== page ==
Last week I had dinner with a friend who used to work at a large law firm and now has a non-legal career. I asked her what, if anything, she missed about life in Biglaw.
“Just one thing: the paycheck,” she said. “I miss being able to go crazy in the shoe department of Bloomingdale’s.”
It’s a common sentiment among people who leave jobs at large law firms (in terms of missing the paycheck; not sure about the shoes). Most people who leave large law firms, with the notable exception of finance folks, end up with lower incomes in their new lines of work. But many refugees of Biglaw report higher job satisfaction, as well as overall happiness.
An article in yesterday’s New York Times touched upon the trade-off between money and job satisfaction — and revealed a “magic number” of sorts, namely, the income level at which additional income does not bring you additional happiness….
The Am Law MidLevel survey, released earlier this week, revealed what many already knew: the people who were able to hang onto their jobs during the recession are really unhappy.
Times are tough for the survivors, and today we have more evidence. An employee in the Dallas office of Sedgwick sent an open letter to the office managing partner, Alan Vickery, and others in management. The letter expresses massive disappointment with what has happened at the firm since the economy went south. It’s a familiar and sad story about those who are “lucky” enough to still have a legal job…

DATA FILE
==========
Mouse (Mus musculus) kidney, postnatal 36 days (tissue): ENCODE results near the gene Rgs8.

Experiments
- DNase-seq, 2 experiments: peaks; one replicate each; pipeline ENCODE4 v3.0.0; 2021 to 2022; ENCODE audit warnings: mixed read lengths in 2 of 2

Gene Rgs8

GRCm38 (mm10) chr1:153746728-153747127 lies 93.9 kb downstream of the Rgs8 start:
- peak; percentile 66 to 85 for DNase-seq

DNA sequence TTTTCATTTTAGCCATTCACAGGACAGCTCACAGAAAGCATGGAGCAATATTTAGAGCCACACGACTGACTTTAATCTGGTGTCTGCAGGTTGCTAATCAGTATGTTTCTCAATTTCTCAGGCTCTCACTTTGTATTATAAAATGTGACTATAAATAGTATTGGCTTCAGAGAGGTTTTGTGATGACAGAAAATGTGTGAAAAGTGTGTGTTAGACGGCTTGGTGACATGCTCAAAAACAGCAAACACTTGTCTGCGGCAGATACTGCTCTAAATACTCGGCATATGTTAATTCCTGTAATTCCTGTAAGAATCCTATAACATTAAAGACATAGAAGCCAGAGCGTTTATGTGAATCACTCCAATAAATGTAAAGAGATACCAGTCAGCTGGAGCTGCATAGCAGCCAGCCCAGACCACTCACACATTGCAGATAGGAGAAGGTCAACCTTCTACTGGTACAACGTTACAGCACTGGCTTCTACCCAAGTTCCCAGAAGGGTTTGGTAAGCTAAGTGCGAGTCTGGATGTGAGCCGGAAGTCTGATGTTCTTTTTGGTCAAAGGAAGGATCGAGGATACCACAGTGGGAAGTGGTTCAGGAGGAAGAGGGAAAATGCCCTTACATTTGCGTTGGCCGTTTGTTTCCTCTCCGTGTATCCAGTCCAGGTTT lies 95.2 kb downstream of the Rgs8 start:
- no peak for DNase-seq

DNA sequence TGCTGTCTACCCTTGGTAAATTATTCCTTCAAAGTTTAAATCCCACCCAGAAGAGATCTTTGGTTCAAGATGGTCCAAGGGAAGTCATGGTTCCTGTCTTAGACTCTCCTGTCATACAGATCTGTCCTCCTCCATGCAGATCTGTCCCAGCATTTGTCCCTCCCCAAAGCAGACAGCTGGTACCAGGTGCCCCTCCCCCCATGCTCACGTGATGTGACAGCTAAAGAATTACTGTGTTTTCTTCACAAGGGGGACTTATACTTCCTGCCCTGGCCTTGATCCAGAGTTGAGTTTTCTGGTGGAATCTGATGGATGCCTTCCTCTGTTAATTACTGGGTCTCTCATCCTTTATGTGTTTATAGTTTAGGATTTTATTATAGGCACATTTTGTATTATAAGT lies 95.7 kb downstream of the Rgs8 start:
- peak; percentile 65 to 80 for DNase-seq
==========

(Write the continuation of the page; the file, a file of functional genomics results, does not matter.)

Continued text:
Though there are signs that things are looking up for the legal market next year, the economy remains troubled. This week the recession claimed 18 at intellectual-property boutique Brinks Hofer.
We spoke with firm president Gary Ropski, who confirmed that seven attorneys, one patent agent, and ten staff were laid off this week. [FN1] Most of these layoffs took place in the firm’s main Chicago office. The firm spoke individually with every person let go, and had a firm-wide conference call yesterday to discuss the layoffs.
“It’s the toughest part of my job,” said Ropski. This was less than 5% of the total workforce of the firm, which has 400 employees nationally.